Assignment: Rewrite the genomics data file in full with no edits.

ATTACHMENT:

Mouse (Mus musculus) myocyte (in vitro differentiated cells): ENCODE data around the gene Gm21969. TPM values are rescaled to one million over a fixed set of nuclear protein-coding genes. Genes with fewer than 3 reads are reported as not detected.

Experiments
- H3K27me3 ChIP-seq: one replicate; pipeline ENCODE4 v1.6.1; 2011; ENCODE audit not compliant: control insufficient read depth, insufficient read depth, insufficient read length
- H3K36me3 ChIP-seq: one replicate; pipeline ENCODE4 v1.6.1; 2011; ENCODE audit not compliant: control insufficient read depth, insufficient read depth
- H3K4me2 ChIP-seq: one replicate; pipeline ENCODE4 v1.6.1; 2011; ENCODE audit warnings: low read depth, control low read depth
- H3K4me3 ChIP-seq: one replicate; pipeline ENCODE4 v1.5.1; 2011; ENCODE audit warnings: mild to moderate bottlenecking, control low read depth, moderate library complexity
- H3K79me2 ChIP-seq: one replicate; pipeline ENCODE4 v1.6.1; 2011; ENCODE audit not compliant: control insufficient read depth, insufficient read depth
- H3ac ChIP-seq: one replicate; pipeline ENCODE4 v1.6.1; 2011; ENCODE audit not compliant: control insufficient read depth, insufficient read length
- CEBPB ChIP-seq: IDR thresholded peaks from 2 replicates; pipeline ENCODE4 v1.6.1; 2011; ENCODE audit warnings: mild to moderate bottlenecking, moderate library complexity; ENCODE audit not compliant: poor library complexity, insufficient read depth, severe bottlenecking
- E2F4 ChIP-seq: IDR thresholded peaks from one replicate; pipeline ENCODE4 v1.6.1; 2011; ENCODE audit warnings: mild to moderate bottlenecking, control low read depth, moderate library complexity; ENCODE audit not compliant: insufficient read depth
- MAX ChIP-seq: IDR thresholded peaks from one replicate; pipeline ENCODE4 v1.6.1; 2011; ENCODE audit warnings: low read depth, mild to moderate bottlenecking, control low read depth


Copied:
Mouse (Mus musculus) myocyte (in vitro differentiated cells): ENCODE data around the gene Gm21969. TPM values are rescaled to one million over a fixed set of nuclear protein-coding genes. Genes with fewer than 3 reads are reported as not detected.

Experiments
- H3K27me3 ChIP-seq: one replicate; pipeline ENCODE4 v1.6.1; 2011; ENCODE audit not compliant: control insufficient read depth, insufficient read depth, insufficient read length
- H3K36me3 ChIP-seq: one replicate; pipeline ENCODE4 v1.6.1; 2011; ENCODE audit not compliant: control insufficient read depth, insufficient read depth
- H3K4me2 ChIP-seq: one replicate; pipeline ENCODE4 v1.6.1; 2011; ENCODE audit warnings: low read depth, control low read depth
- H3K4me3 ChIP-seq: one replicate; pipeline ENCODE4 v1.5.1; 2011; ENCODE audit warnings: mild to moderate bottlenecking, control low read depth, moderate library complexity
- H3K79me2 ChIP-seq: one replicate; pipeline ENCODE4 v1.6.1; 2011; ENCODE audit not compliant: control insufficient read depth, insufficient read depth
- H3ac ChIP-seq: one replicate; pipeline ENCODE4 v1.6.1; 2011; ENCODE audit not compliant: control insufficient read depth, insufficient read length
- CEBPB ChIP-seq: IDR thresholded peaks from 2 replicates; pipeline ENCODE4 v1.6.1; 2011; ENCODE audit warnings: mild to moderate bottlenecking, moderate library complexity; ENCODE audit not compliant: poor library complexity, insufficient read depth, severe bottlenecking
- E2F4 ChIP-seq: IDR thresholded peaks from one replicate; pipeline ENCODE4 v1.6.1; 2011; ENCODE audit warnings: mild to moderate bottlenecking, control low read depth, moderate library complexity; ENCODE audit not compliant: insufficient read depth
- MAX ChIP-seq: IDR thresholded peaks from one replicate; pipeline ENCODE4 v1.6.1; 2011; ENCODE audit warnings: low read depth, mild to moderate bottlenecking, control low read depth